In this work, we demonstrated a novel, economical, and facile strategy for fabricating porous MnO/C microspheres by employing a T-shaped microchannel reactor. The resulting porous MnO/C microspheres had an average pore size of 24.37 nm and a larger specific surface area of 96.66 m2·g−1. As anode materials for Li-ion batteries, the prepared porous MnO/C microspheres demonstrated electrochemical performance with a discharge capacity of 655.4 mAh·g−1 at 1 C after 50 cycles, which is mainly ascribed to the mesoporous structure and the carbon coating that stimulated Li-ion diffusion into the cathode by increasing the electrochemical reaction surface. The approach used in this work provides a fast, easily controllable, and mass-producible method of fabricating porous MnO/C composites, and can dramatically save time and cost.

Acknowledgments

The authors appreciate the financial support from the National Natural Science Foundation of China (51564002, 21606055) and the Guangxi Postdoctoral Foundation.

Author Contributions

Jing Su and Hao Liang performed the experiments, analyzed the data, and drafted the manuscript. Xian-Nian Gong, Xiao-Yan Lv, and Yun-Fei Long contributed to the idea and discussion of the manuscript. Yan-Xuan Wen was the PI of this research and contributed to the idea, discussion, and writing of the final manuscript.

Conflicts of Interest

The authors declare no conflict of interest.

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Figure 1. The experimental setup for the preparation of MnCO3 (a) and the sketch of the T-shaped microchannel reactor (b).
Figure 1. The experimental setup for the preparation of MnCO3 (a) and the sketch of the T-shaped microchannel reactor (b).
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Figure 2. XRD patterns of MnCO3 precursor (a) and the calcined MnCO3 (b) (the top is the MnO/C sample; the bottom is the MnO sample).
Figure 2. XRD patterns of MnCO3 precursor (a) and the calcined MnCO3 (b) (the top is the MnO/C sample; the bottom is the MnO sample).
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Figure 3. FE-SEM images of MnCO3 (ac), MnO (df), and MnO/C (gi).
Figure 3. FE-SEM images of MnCO3 (ac), MnO (df), and MnO/C (gi).
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Figure 4. FE-TEM images of MnO/C microspheres (a) and the carbon layer (b).
Figure 4. FE-TEM images of MnO/C microspheres (a) and the carbon layer (b).
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Figure 5. Nitrogen adsorption–desorption isotherms of MnCO3 (a) and MnO/C (b). The insets show the two samples of the pore-size distributions.
Figure 5. Nitrogen adsorption–desorption isotherms of MnCO3 (a) and MnO/C (b). The insets show the two samples of the pore-size distributions.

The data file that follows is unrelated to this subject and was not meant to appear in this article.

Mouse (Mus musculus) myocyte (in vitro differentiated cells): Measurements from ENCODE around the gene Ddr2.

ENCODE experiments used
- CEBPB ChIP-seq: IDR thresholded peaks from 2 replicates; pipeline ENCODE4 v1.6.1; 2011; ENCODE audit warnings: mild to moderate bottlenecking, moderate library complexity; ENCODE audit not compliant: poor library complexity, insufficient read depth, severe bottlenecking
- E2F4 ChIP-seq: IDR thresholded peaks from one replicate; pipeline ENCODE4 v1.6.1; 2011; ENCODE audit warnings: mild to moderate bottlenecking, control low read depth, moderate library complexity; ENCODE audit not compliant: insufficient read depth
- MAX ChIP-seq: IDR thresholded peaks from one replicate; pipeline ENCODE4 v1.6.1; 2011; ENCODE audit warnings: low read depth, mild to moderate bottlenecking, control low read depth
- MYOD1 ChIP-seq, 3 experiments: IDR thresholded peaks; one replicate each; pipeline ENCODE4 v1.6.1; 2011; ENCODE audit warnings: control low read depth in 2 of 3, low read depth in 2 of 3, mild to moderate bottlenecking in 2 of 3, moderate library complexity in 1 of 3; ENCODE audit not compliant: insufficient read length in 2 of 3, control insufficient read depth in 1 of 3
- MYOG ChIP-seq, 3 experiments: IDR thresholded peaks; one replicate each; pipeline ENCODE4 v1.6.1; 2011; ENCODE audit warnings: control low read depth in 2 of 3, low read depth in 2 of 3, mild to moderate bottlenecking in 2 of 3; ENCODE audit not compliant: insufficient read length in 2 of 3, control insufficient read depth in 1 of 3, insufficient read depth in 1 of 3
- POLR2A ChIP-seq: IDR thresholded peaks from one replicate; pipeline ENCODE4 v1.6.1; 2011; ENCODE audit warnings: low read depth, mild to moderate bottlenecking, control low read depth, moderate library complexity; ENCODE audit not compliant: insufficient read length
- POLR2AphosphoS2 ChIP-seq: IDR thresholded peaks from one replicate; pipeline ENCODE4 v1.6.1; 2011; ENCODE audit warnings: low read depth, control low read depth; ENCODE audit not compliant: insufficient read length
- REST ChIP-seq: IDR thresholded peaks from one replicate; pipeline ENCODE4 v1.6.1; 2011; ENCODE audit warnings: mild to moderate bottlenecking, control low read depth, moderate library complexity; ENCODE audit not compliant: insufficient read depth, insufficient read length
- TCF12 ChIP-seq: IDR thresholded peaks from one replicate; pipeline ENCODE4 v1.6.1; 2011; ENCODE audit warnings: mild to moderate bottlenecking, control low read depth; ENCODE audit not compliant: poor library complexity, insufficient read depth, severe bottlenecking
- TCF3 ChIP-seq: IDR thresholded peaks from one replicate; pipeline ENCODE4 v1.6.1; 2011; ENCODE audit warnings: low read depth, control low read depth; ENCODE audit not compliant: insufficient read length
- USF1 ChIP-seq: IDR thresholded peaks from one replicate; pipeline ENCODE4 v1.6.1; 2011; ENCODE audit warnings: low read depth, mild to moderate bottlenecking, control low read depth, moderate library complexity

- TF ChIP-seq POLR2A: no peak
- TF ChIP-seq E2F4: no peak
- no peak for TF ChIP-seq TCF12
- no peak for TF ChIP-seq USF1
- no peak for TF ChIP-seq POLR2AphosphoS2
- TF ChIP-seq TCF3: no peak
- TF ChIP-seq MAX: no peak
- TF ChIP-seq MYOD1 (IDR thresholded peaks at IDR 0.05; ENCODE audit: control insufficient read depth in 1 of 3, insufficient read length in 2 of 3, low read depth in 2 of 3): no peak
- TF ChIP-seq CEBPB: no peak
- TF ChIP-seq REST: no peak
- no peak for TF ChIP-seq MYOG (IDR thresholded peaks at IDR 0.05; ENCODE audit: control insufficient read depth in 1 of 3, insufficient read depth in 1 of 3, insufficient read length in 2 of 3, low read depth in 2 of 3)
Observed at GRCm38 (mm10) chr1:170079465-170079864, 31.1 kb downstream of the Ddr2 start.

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Figure 6. Charge–discharge curves (a) and cycling performance (b) of the prepared MnO/C sample at a rate of 1 C.
Figure 6. Charge–discharge curves (a) and cycling performance (b) of the prepared MnO/C sample at a rate of 1 C.
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Figure 7. Rate performances of the porous MnO/C at various current rates.
Figure 7. Rate performances of the porous MnO/C at various current rates.
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Figure 8. CV curves of the porous MnO/C and Cu current collector at a scan rate of 0.1 mV·s−1.
Figure 8. CV curves of the porous MnO/C and Cu current collector at a scan rate of 0.1 mV·s−1.
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Figure 9. Impendence spectra for the prepared porous MnO/C.
Figure 9. Impendence spectra for the prepared porous MnO/C.
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Table 1. Simulation results of EIS in Figure 9.
Table 1. Simulation results of EIS in Figure 9.
RsCsei/F·cm−2RseiCPE Yo/S·sn·cm−2RctZw/S·s0.5·cm−2
3.886.45 × 10−523.623.36 × 10−416.320.00889

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MDPI and ACS Style

Su, J.; Liang, H.; Gong, X.-N.; Lv, X.-Y.; Long, Y.-F.; Wen, Y.-X. Fast Preparation of Porous MnO/C Microspheres as Anode Materials for Lithium-Ion Batteries. Nanomaterials 2017, 7, 121. https://doi.org/10.3390/nano7060121

AMA Style

Su J, Liang H, Gong X-N, Lv X-Y, Long Y-F, Wen Y-X. Fast Preparation of Porous MnO/C Microspheres as Anode Materials for Lithium-Ion Batteries. Nanomaterials. 2017; 7(6):121. https://doi.org/10.3390/nano7060121

Chicago/Turabian Style

Su, Jing, Hao Liang, Xian-Nian Gong, Xiao-Yan Lv, Yun-Fei Long, and Yan-Xuan Wen. 2017. "Fast Preparation of Porous MnO/C Microspheres as Anode Materials for Lithium-Ion Batteries" Nanomaterials 7, no. 6: 121. https://doi.org/10.3390/nano7060121